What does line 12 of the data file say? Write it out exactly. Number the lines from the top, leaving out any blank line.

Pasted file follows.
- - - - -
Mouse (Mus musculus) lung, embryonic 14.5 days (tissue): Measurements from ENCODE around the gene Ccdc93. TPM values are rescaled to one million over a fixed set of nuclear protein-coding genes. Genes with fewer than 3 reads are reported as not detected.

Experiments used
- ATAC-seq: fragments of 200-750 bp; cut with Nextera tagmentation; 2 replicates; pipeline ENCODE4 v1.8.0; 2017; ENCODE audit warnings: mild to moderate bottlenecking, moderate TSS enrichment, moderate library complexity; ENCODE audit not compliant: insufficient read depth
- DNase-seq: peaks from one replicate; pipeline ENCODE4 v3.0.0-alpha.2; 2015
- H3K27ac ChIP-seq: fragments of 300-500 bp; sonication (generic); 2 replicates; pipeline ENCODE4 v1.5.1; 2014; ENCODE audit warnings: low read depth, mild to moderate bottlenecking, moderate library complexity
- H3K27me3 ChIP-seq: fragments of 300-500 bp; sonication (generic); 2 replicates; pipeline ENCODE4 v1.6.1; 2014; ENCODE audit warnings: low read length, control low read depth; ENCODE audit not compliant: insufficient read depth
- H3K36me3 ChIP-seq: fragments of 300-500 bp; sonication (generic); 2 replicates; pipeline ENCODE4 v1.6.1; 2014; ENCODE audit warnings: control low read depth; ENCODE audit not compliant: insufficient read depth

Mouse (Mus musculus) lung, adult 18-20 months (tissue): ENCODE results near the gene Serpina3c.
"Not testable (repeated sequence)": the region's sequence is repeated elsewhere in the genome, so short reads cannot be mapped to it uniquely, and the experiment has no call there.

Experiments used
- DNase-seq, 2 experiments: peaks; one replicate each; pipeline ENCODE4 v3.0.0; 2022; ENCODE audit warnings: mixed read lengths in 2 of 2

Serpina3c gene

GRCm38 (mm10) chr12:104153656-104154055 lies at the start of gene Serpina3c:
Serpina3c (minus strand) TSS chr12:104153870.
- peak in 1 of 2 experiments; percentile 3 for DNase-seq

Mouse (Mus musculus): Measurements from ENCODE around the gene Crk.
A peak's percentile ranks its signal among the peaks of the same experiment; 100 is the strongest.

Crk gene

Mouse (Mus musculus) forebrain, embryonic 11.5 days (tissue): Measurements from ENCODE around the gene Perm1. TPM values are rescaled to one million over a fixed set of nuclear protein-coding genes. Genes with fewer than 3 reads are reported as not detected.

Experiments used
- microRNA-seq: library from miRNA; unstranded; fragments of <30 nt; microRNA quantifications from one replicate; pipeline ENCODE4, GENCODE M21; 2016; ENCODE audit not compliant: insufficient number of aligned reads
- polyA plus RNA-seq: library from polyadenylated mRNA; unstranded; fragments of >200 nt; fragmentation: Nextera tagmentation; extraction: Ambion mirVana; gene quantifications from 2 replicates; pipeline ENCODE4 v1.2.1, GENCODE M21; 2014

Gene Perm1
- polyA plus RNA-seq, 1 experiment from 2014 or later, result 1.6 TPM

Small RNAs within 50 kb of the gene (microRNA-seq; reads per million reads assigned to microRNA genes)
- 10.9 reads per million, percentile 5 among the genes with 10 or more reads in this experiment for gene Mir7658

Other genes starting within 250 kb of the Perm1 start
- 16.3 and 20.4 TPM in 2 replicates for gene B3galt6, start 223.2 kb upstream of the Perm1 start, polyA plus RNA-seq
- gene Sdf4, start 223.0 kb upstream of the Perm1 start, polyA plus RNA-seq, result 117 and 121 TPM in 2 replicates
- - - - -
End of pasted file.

Serpina3c gene